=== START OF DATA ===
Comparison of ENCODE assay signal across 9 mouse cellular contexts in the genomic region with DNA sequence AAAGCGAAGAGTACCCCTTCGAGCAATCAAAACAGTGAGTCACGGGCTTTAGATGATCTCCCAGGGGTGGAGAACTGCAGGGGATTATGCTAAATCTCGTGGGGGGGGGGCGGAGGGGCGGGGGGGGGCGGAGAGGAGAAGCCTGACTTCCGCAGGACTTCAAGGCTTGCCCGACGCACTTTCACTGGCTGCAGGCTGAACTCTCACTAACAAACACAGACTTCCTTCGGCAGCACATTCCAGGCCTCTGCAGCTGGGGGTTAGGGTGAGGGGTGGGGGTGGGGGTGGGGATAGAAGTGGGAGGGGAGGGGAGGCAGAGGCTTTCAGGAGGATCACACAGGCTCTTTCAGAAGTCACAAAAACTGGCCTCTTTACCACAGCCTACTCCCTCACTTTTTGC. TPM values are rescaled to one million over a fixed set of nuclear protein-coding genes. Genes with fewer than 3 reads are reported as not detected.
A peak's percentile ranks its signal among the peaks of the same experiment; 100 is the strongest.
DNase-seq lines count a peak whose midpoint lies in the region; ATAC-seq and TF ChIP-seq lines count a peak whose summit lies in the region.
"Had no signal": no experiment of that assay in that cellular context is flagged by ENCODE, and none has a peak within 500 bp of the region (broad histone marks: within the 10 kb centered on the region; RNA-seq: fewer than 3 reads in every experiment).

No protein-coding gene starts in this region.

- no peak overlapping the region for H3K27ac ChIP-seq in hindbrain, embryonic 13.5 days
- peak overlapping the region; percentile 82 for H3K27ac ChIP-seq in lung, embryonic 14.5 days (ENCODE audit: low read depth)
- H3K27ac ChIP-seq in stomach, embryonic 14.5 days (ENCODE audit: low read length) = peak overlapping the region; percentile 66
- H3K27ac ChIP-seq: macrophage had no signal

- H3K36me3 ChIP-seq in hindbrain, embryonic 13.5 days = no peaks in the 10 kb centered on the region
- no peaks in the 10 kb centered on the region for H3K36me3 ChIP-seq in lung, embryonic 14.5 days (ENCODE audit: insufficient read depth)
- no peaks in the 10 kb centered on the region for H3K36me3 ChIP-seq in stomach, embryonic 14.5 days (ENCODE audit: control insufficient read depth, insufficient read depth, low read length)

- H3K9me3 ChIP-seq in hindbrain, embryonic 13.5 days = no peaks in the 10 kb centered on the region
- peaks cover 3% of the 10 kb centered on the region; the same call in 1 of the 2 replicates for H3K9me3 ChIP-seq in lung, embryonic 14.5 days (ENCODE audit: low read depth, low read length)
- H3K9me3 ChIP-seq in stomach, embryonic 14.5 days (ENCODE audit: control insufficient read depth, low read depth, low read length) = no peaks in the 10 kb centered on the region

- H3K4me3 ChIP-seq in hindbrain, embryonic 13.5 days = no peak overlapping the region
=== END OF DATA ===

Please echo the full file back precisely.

Comparison of ENCODE assay signal across 9 mouse cellular contexts in the genomic region with DNA sequence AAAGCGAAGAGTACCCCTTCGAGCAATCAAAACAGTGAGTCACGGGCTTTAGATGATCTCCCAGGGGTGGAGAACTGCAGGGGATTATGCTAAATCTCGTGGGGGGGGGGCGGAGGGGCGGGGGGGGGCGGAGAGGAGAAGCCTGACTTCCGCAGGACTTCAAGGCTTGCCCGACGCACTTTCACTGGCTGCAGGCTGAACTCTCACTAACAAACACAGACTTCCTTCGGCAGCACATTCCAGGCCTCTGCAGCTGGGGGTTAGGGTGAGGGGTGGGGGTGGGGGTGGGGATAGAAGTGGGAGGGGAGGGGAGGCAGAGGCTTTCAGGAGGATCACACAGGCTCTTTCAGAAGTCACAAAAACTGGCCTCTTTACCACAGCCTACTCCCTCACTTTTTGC. TPM values are rescaled to one million over a fixed set of nuclear protein-coding genes. Genes with fewer than 3 reads are reported as not detected.
A peak's percentile ranks its signal among the peaks of the same experiment; 100 is the strongest.
DNase-seq lines count a peak whose midpoint lies in the region; ATAC-seq and TF ChIP-seq lines count a peak whose summit lies in the region.
"Had no signal": no experiment of that assay in that cellular context is flagged by ENCODE, and none has a peak within 500 bp of the region (broad histone marks: within the 10 kb centered on the region; RNA-seq: fewer than 3 reads in every experiment).

No protein-coding gene starts in this region.

- no peak overlapping the region for H3K27ac ChIP-seq in hindbrain, embryonic 13.5 days
- peak overlapping the region; percentile 82 for H3K27ac ChIP-seq in lung, embryonic 14.5 days (ENCODE audit: low read depth)
- H3K27ac ChIP-seq in stomach, embryonic 14.5 days (ENCODE audit: low read length) = peak overlapping the region; percentile 66
- H3K27ac ChIP-seq: macrophage had no signal

- H3K36me3 ChIP-seq in hindbrain, embryonic 13.5 days = no peaks in the 10 kb centered on the region
- no peaks in the 10 kb centered on the region for H3K36me3 ChIP-seq in lung, embryonic 14.5 days (ENCODE audit: insufficient read depth)
- no peaks in the 10 kb centered on the region for H3K36me3 ChIP-seq in stomach, embryonic 14.5 days (ENCODE audit: control insufficient read depth, insufficient read depth, low read length)

- H3K9me3 ChIP-seq in hindbrain, embryonic 13.5 days = no peaks in the 10 kb centered on the region
- peaks cover 3% of the 10 kb centered on the region; the same call in 1 of the 2 replicates for H3K9me3 ChIP-seq in lung, embryonic 14.5 days (ENCODE audit: low read depth, low read length)
- H3K9me3 ChIP-seq in stomach, embryonic 14.5 days (ENCODE audit: control insufficient read depth, low read depth, low read length) = no peaks in the 10 kb centered on the region

- H3K4me3 ChIP-seq in hindbrain, embryonic 13.5 days = no peak overlapping the region